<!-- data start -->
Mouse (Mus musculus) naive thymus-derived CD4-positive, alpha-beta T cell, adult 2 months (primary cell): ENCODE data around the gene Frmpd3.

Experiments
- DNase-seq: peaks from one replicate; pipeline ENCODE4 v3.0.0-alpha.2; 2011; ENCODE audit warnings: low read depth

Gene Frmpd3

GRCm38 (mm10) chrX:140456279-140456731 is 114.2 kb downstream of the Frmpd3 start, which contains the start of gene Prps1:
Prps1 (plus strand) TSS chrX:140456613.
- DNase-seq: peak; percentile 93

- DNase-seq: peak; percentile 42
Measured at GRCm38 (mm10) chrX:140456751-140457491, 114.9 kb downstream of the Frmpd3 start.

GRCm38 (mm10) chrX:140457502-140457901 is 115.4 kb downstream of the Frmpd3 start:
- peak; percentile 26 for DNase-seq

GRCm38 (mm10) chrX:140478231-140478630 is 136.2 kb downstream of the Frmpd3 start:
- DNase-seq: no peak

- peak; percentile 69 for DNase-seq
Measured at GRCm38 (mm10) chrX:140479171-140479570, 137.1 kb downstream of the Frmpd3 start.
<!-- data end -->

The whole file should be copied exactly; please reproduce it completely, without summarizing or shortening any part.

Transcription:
Mouse (Mus musculus) naive thymus-derived CD4-positive, alpha-beta T cell, adult 2 months (primary cell): ENCODE data around the gene Frmpd3.

Experiments
- DNase-seq: peaks from one replicate; pipeline ENCODE4 v3.0.0-alpha.2; 2011; ENCODE audit warnings: low read depth

Gene Frmpd3

GRCm38 (mm10) chrX:140456279-140456731 is 114.2 kb downstream of the Frmpd3 start, which contains the start of gene Prps1:
Prps1 (plus strand) TSS chrX:140456613.
- DNase-seq: peak; percentile 93

- DNase-seq: peak; percentile 42
Measured at GRCm38 (mm10) chrX:140456751-140457491, 114.9 kb downstream of the Frmpd3 start.

GRCm38 (mm10) chrX:140457502-140457901 is 115.4 kb downstream of the Frmpd3 start:
- peak; percentile 26 for DNase-seq

GRCm38 (mm10) chrX:140478231-140478630 is 136.2 kb downstream of the Frmpd3 start:
- DNase-seq: no peak

- peak; percentile 69 for DNase-seq
Measured at GRCm38 (mm10) chrX:140479171-140479570, 137.1 kb downstream of the Frmpd3 start.